In his relations with the Sikh Government, Wade balanced the interests of the two States in such a manner as, in due course, he became a personal friend of Maharaja Ranjit Singh, who valued his advice and counsel on political matters. In the adjustment of territorial disputes between the two governments, Wade advocated to his own government a policy of judicious settlement in opposition to Captain Murray, the political agent at Ambala, who favoured an outright rejection of Ranjit Singh's claim to territories in the cis Sutlej area, including Wadni, Himmatpur, Firozpur, the Ahluvalia and Kang possessions, Sialba, Anandpur and Chamkaur.
Wade was chiefly instrumental in arranging the Ropar meeting between Ranjit Singh and Lord William Bentinck in October 1831.By his tact, he persuaded the Maharaja to join the Indus navigation scheme and forgo his claim on Shikarpur and Sindh. He impressed upon Lord Auckland the necessity of retaining the powerful Sikhs as allies, as against the advice of Alexander Burnes who had proposed that Peshawar should be taken from the Sikhs and restored to the Afghans.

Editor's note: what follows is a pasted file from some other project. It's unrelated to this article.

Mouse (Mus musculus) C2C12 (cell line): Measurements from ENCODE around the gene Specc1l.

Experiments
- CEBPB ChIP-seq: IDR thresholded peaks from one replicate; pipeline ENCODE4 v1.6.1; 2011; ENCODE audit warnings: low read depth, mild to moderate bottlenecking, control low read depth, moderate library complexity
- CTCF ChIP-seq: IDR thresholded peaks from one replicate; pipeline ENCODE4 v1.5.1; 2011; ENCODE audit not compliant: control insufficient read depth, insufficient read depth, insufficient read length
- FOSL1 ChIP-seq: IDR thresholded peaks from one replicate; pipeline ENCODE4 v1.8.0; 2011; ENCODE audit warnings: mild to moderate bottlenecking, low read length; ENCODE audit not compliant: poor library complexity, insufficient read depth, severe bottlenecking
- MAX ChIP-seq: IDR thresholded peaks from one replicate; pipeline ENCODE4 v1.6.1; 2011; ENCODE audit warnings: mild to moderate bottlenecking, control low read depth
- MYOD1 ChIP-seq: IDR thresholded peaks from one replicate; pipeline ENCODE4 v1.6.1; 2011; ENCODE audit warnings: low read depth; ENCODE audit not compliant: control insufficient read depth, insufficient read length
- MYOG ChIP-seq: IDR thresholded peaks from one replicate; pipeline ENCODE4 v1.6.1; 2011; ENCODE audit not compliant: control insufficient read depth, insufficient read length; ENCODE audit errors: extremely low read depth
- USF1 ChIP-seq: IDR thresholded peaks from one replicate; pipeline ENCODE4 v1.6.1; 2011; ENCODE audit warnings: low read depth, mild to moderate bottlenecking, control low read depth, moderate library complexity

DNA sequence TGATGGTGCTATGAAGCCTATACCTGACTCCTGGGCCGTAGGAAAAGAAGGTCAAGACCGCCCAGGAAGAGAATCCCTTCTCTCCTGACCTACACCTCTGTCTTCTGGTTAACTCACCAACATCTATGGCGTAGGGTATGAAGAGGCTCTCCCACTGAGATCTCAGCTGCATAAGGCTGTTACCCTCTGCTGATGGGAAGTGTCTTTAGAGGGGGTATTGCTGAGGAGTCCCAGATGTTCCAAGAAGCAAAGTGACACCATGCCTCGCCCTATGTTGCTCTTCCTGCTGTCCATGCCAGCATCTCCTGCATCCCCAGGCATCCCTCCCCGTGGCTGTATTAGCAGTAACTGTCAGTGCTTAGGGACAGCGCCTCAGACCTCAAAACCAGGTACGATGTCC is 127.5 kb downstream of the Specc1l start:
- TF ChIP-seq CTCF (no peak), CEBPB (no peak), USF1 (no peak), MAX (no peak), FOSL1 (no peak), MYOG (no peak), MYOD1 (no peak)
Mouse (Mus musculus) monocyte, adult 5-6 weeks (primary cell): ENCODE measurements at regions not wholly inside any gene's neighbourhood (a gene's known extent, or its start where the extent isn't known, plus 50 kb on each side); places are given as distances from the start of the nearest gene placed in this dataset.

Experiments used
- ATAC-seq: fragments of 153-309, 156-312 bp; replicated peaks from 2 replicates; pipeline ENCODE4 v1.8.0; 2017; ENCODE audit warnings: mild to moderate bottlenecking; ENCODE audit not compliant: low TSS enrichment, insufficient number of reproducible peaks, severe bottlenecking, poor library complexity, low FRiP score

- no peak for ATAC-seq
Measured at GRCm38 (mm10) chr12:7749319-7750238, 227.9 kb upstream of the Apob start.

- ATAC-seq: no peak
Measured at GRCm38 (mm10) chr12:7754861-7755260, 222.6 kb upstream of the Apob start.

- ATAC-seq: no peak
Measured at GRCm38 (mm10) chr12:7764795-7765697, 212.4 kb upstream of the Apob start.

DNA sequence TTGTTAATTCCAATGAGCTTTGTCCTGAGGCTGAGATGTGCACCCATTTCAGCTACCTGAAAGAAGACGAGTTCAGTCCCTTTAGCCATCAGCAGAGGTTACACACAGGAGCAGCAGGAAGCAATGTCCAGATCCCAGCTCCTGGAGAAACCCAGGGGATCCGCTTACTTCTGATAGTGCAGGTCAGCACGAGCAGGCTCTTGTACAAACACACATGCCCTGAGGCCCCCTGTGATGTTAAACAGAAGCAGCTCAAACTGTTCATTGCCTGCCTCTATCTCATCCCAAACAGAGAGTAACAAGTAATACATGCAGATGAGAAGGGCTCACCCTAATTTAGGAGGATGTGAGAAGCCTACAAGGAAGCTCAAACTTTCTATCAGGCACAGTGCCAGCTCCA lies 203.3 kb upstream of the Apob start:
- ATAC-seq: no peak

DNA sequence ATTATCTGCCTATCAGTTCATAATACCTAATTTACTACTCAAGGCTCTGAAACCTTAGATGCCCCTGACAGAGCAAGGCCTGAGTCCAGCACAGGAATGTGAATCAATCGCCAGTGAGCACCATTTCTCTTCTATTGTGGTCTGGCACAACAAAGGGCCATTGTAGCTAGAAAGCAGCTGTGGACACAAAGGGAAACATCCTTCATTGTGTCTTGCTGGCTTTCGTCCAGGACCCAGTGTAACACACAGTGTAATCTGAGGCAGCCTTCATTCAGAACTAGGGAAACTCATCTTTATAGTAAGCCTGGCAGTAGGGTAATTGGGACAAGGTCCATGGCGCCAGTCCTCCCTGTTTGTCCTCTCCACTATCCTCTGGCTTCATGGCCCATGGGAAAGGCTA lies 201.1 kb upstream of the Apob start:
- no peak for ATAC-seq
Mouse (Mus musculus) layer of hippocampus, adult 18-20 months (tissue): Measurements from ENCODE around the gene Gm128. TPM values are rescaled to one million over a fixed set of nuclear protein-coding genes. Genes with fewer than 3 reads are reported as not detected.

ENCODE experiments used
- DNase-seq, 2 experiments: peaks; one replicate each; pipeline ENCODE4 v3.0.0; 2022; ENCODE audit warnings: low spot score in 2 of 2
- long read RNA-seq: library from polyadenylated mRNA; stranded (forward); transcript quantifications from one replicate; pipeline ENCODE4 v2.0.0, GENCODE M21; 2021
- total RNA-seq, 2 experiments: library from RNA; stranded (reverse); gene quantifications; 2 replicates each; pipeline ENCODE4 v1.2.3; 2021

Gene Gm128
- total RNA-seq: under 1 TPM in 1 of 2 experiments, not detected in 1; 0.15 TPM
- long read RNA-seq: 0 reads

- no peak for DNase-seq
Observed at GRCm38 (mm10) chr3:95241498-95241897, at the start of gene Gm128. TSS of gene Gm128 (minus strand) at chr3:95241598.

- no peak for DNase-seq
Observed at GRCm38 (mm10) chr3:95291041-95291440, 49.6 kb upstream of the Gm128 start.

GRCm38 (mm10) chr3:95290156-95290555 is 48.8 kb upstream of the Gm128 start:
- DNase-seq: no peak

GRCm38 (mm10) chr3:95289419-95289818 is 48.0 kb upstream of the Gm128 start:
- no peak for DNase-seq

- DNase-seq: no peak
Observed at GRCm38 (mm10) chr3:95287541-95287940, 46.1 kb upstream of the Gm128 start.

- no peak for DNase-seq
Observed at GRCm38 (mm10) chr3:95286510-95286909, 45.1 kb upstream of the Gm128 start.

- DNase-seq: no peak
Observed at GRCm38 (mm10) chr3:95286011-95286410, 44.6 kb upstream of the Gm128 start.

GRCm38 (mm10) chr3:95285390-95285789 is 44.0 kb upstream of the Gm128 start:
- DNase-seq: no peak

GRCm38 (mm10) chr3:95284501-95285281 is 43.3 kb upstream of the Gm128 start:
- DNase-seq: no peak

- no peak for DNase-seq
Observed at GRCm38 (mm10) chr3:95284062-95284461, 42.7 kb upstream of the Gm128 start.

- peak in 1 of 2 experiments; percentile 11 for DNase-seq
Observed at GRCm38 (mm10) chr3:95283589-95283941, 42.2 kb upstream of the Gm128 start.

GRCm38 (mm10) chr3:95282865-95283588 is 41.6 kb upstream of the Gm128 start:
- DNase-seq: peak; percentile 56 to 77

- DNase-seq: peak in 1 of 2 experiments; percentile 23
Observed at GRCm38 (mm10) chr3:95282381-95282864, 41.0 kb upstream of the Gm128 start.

Wade's personal influence with Ranjit Singh was one of the factors in the ratification of the tripartite treaty of 1838. After the death of Ranjit Singh, Wade's relations with the Sikh court became less harmonious. He offended Kanvar Nau Nihal Singh and Raja Dhian Singh, and the Sikh Government demanded his recall from Ludhiana. On 1 April 1840, Lord Auckland replaced Wade by George Russell Clerk at the North-West Frontier Agency. Wade was appointed resident at Indore. He held this office till his retirement in May 1844. Wade died on 21 October 1861.
1. Banerjee, A.C., AngIo-Sikh Relations. Calcutta, 1949
2. Gupta, Hari Ram, Panjab on the Eve of First Sikh War. Chandigarh, 1975
3. Hasrat, Bikrama Jit, ed., The Punjab Papers. Hoshiarpur, 1970
4. Buckland, C.E., Dictionary of Indian Biography. London,1906